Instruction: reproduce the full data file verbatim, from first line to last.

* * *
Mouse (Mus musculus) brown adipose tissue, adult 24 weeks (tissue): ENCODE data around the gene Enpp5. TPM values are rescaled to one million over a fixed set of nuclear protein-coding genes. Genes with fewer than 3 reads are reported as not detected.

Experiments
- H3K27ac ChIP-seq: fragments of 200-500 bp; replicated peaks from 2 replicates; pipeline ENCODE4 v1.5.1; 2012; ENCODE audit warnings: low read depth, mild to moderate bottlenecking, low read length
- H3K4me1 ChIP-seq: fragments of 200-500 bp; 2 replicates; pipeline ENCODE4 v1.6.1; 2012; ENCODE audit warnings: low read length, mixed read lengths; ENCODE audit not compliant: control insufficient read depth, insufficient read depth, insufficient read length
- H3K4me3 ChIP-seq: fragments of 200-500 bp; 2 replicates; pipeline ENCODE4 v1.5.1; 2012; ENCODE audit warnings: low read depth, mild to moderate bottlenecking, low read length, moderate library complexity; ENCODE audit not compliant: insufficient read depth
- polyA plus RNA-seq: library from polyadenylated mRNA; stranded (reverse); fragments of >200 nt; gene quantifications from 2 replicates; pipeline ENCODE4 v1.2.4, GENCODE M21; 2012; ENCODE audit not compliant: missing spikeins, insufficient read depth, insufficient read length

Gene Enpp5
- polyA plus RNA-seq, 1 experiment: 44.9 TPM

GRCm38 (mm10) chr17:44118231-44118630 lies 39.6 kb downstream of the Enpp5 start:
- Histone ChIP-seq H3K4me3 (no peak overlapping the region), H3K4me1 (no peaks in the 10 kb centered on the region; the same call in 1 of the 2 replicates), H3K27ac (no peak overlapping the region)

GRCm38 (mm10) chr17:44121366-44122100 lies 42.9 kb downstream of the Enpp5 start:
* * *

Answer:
Mouse (Mus musculus) brown adipose tissue, adult 24 weeks (tissue): ENCODE data around the gene Enpp5. TPM values are rescaled to one million over a fixed set of nuclear protein-coding genes. Genes with fewer than 3 reads are reported as not detected.

Experiments
- H3K27ac ChIP-seq: fragments of 200-500 bp; replicated peaks from 2 replicates; pipeline ENCODE4 v1.5.1; 2012; ENCODE audit warnings: low read depth, mild to moderate bottlenecking, low read length
- H3K4me1 ChIP-seq: fragments of 200-500 bp; 2 replicates; pipeline ENCODE4 v1.6.1; 2012; ENCODE audit warnings: low read length, mixed read lengths; ENCODE audit not compliant: control insufficient read depth, insufficient read depth, insufficient read length
- H3K4me3 ChIP-seq: fragments of 200-500 bp; 2 replicates; pipeline ENCODE4 v1.5.1; 2012; ENCODE audit warnings: low read depth, mild to moderate bottlenecking, low read length, moderate library complexity; ENCODE audit not compliant: insufficient read depth
- polyA plus RNA-seq: library from polyadenylated mRNA; stranded (reverse); fragments of >200 nt; gene quantifications from 2 replicates; pipeline ENCODE4 v1.2.4, GENCODE M21; 2012; ENCODE audit not compliant: missing spikeins, insufficient read depth, insufficient read length

Gene Enpp5
- polyA plus RNA-seq, 1 experiment: 44.9 TPM

GRCm38 (mm10) chr17:44118231-44118630 lies 39.6 kb downstream of the Enpp5 start:
- Histone ChIP-seq H3K4me3 (no peak overlapping the region), H3K4me1 (no peaks in the 10 kb centered on the region; the same call in 1 of the 2 replicates), H3K27ac (no peak overlapping the region)

GRCm38 (mm10) chr17:44121366-44122100 lies 42.9 kb downstream of the Enpp5 start: